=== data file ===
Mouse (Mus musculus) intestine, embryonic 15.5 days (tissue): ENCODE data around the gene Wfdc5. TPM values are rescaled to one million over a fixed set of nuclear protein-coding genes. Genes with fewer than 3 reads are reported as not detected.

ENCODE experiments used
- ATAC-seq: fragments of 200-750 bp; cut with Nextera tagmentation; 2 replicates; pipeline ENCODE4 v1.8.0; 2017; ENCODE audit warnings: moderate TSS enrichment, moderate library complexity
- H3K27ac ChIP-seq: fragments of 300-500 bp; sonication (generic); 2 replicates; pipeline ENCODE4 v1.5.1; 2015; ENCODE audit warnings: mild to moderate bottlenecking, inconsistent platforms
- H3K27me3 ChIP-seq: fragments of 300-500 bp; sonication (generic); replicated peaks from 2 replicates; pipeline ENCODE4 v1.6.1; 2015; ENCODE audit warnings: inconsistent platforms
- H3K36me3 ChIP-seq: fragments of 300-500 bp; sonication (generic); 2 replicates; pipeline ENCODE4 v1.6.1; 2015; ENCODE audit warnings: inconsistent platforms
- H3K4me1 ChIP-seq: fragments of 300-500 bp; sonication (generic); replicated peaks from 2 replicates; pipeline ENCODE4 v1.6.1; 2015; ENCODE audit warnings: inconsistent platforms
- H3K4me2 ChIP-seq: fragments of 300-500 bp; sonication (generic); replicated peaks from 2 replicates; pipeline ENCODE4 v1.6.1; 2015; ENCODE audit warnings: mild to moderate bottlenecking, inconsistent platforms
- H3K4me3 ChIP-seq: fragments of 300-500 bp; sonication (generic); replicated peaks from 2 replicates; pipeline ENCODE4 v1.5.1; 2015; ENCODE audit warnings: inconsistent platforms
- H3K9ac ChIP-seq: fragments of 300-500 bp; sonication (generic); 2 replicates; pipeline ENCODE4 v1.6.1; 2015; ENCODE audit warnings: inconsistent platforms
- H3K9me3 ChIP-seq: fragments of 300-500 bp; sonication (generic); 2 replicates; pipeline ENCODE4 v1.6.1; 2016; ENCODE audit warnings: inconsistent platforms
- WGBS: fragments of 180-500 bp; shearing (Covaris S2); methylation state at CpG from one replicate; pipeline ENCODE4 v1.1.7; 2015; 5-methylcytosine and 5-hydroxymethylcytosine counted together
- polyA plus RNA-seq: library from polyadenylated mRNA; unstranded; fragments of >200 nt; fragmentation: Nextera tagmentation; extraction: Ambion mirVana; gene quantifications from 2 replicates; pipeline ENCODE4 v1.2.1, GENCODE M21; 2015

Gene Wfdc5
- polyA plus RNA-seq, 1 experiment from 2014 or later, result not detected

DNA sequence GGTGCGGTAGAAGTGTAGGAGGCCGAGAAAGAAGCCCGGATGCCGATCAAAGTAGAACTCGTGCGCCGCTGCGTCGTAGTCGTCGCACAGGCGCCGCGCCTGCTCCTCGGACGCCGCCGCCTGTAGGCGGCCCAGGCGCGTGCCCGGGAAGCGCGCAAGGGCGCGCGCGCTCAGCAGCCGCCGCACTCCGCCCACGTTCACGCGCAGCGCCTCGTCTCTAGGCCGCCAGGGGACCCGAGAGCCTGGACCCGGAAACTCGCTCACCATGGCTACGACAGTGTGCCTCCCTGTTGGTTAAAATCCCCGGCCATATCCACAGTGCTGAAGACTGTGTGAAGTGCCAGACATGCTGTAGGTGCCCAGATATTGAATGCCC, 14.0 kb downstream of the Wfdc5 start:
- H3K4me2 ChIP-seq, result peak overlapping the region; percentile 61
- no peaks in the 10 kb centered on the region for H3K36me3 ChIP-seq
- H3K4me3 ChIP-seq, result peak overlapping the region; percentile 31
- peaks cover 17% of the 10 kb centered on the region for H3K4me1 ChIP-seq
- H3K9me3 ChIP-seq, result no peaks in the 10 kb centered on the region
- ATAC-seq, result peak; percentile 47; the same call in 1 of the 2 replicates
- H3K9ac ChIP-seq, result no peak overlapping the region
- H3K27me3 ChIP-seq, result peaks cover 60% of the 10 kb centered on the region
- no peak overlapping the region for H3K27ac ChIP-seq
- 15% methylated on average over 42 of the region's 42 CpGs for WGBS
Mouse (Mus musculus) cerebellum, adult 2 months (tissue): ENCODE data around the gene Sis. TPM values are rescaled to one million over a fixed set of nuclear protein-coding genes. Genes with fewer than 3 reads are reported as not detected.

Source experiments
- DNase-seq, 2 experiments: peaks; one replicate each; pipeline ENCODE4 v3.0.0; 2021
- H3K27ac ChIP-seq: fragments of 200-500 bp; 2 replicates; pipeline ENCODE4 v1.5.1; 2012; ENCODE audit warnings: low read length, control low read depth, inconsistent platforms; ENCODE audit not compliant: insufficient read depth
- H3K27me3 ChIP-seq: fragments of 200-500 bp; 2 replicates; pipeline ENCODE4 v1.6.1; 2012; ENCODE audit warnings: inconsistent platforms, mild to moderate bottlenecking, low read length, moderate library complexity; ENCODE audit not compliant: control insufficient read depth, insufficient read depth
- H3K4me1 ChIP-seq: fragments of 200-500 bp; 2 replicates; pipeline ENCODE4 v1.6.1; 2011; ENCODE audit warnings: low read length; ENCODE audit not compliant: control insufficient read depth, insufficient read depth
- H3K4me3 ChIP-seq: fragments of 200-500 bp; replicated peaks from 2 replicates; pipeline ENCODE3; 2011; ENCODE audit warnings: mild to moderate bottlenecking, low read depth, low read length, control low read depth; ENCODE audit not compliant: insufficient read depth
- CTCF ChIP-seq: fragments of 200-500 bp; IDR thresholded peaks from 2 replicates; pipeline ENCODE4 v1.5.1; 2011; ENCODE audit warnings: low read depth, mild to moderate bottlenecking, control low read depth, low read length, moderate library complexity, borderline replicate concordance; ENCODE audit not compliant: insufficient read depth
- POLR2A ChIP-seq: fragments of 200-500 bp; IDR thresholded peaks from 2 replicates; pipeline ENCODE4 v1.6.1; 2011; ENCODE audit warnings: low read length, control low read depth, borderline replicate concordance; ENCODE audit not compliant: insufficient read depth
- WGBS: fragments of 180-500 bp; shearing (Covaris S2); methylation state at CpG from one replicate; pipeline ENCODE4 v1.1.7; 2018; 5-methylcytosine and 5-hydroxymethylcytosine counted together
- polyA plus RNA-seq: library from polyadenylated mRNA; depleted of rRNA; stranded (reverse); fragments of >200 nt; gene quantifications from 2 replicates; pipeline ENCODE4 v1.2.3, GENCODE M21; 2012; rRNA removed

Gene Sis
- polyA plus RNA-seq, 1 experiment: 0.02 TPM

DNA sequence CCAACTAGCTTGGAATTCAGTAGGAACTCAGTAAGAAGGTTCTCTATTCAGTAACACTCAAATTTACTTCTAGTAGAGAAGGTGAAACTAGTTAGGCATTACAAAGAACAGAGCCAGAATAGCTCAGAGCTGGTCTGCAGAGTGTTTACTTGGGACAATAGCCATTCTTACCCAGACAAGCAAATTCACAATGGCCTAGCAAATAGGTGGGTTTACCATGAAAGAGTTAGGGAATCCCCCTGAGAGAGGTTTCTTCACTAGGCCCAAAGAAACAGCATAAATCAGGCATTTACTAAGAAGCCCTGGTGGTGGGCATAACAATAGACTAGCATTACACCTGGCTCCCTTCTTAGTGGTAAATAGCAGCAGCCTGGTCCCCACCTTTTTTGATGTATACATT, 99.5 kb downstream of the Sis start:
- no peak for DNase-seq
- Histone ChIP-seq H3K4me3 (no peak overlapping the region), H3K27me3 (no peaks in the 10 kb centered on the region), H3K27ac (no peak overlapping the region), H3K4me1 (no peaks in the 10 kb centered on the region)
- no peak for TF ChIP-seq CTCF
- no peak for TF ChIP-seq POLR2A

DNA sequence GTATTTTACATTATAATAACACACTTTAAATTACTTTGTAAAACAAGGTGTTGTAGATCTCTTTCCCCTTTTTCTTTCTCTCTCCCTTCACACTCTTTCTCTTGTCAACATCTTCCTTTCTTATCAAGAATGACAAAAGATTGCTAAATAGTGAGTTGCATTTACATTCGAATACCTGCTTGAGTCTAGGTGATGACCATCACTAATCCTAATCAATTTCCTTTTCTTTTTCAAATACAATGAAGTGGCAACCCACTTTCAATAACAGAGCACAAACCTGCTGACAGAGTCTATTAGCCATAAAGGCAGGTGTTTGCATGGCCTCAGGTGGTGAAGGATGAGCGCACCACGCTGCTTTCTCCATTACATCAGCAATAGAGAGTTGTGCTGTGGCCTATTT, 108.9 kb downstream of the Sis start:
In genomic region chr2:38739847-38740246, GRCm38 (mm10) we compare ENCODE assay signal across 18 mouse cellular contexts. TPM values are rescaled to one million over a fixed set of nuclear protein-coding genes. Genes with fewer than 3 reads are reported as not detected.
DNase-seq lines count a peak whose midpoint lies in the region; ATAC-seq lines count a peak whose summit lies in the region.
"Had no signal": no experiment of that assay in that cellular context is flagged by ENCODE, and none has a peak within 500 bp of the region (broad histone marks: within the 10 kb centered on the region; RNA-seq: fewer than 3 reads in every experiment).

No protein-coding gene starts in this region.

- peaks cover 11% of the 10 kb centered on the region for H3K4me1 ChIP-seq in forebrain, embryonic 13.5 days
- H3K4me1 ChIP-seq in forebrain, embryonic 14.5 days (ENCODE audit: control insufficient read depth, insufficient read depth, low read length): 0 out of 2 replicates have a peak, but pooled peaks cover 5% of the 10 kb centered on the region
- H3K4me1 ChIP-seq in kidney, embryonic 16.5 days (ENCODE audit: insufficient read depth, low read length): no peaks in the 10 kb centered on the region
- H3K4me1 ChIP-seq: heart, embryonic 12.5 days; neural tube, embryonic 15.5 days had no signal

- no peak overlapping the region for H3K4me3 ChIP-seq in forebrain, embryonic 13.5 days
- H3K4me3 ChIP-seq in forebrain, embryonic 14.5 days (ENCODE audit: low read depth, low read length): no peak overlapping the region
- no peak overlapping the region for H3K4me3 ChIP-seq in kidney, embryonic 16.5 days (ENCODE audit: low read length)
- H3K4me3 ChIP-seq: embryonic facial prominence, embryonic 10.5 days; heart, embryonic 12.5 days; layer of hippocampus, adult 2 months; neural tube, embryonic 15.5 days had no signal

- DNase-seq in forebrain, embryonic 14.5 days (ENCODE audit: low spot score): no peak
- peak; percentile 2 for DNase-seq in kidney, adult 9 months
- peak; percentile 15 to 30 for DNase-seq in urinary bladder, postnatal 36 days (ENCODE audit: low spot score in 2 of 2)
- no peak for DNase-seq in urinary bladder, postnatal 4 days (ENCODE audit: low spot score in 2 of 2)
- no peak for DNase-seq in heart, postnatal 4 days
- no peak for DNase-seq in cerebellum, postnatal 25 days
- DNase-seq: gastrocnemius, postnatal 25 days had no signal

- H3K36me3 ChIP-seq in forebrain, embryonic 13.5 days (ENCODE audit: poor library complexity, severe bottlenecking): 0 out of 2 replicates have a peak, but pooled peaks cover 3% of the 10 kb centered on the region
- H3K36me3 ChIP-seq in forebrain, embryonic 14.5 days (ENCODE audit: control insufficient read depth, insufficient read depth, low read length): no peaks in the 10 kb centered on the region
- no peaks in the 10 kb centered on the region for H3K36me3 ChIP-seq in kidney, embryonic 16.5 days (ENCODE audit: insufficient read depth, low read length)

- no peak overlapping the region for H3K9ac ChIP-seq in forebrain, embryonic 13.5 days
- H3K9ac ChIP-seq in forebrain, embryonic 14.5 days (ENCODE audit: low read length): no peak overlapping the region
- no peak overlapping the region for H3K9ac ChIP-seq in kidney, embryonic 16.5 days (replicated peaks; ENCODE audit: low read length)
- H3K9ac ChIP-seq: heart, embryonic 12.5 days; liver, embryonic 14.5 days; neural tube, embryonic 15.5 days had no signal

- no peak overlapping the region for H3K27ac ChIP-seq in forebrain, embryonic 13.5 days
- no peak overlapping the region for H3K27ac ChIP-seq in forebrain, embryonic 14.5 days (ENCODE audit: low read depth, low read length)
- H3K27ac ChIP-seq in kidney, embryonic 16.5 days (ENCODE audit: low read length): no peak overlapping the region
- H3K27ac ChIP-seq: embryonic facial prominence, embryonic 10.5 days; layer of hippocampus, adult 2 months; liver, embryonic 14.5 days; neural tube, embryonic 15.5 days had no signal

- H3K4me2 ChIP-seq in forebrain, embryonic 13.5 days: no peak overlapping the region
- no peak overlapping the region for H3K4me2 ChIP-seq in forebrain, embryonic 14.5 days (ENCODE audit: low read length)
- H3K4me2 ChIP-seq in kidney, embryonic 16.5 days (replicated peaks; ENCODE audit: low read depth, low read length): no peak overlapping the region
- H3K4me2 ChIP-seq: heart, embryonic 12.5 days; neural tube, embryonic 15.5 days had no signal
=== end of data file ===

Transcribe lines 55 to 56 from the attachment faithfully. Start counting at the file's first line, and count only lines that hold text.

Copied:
- H3K4me3 ChIP-seq in forebrain, embryonic 14.5 days (ENCODE audit: low read depth, low read length): no peak overlapping the region
- no peak overlapping the region for H3K4me3 ChIP-seq in kidney, embryonic 16.5 days (ENCODE audit: low read length)